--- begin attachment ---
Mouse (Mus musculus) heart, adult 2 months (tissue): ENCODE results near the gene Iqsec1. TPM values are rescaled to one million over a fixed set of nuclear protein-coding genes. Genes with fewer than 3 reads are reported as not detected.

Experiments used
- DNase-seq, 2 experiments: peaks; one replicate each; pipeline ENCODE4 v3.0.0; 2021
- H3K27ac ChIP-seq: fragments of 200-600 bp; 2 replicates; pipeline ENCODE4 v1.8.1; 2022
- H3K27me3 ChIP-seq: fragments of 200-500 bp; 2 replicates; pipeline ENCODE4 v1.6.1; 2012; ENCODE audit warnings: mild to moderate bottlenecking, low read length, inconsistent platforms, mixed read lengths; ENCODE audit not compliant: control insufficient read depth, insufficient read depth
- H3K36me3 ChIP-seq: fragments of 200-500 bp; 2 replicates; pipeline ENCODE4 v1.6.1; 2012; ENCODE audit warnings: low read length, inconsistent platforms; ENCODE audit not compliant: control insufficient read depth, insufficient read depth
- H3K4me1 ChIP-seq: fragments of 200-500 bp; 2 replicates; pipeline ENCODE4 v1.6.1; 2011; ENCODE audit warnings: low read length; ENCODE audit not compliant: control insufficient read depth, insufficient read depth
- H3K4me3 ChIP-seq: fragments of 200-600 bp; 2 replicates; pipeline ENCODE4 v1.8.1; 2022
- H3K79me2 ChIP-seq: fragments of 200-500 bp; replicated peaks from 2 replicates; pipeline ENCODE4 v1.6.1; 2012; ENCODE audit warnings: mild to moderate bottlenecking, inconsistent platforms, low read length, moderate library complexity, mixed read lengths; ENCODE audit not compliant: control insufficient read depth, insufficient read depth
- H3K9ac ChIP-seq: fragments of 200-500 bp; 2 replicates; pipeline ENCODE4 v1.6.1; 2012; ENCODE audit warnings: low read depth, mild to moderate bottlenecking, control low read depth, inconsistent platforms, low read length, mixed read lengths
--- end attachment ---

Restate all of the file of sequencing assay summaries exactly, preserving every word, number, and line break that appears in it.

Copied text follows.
Mouse (Mus musculus) heart, adult 2 months (tissue): ENCODE results near the gene Iqsec1. TPM values are rescaled to one million over a fixed set of nuclear protein-coding genes. Genes with fewer than 3 reads are reported as not detected.

Experiments used
- DNase-seq, 2 experiments: peaks; one replicate each; pipeline ENCODE4 v3.0.0; 2021
- H3K27ac ChIP-seq: fragments of 200-600 bp; 2 replicates; pipeline ENCODE4 v1.8.1; 2022
- H3K27me3 ChIP-seq: fragments of 200-500 bp; 2 replicates; pipeline ENCODE4 v1.6.1; 2012; ENCODE audit warnings: mild to moderate bottlenecking, low read length, inconsistent platforms, mixed read lengths; ENCODE audit not compliant: control insufficient read depth, insufficient read depth
- H3K36me3 ChIP-seq: fragments of 200-500 bp; 2 replicates; pipeline ENCODE4 v1.6.1; 2012; ENCODE audit warnings: low read length, inconsistent platforms; ENCODE audit not compliant: control insufficient read depth, insufficient read depth
- H3K4me1 ChIP-seq: fragments of 200-500 bp; 2 replicates; pipeline ENCODE4 v1.6.1; 2011; ENCODE audit warnings: low read length; ENCODE audit not compliant: control insufficient read depth, insufficient read depth
- H3K4me3 ChIP-seq: fragments of 200-600 bp; 2 replicates; pipeline ENCODE4 v1.8.1; 2022
- H3K79me2 ChIP-seq: fragments of 200-500 bp; replicated peaks from 2 replicates; pipeline ENCODE4 v1.6.1; 2012; ENCODE audit warnings: mild to moderate bottlenecking, inconsistent platforms, low read length, moderate library complexity, mixed read lengths; ENCODE audit not compliant: control insufficient read depth, insufficient read depth
- H3K9ac ChIP-seq: fragments of 200-500 bp; 2 replicates; pipeline ENCODE4 v1.6.1; 2012; ENCODE audit warnings: low read depth, mild to moderate bottlenecking, control low read depth, inconsistent platforms, low read length, mixed read lengths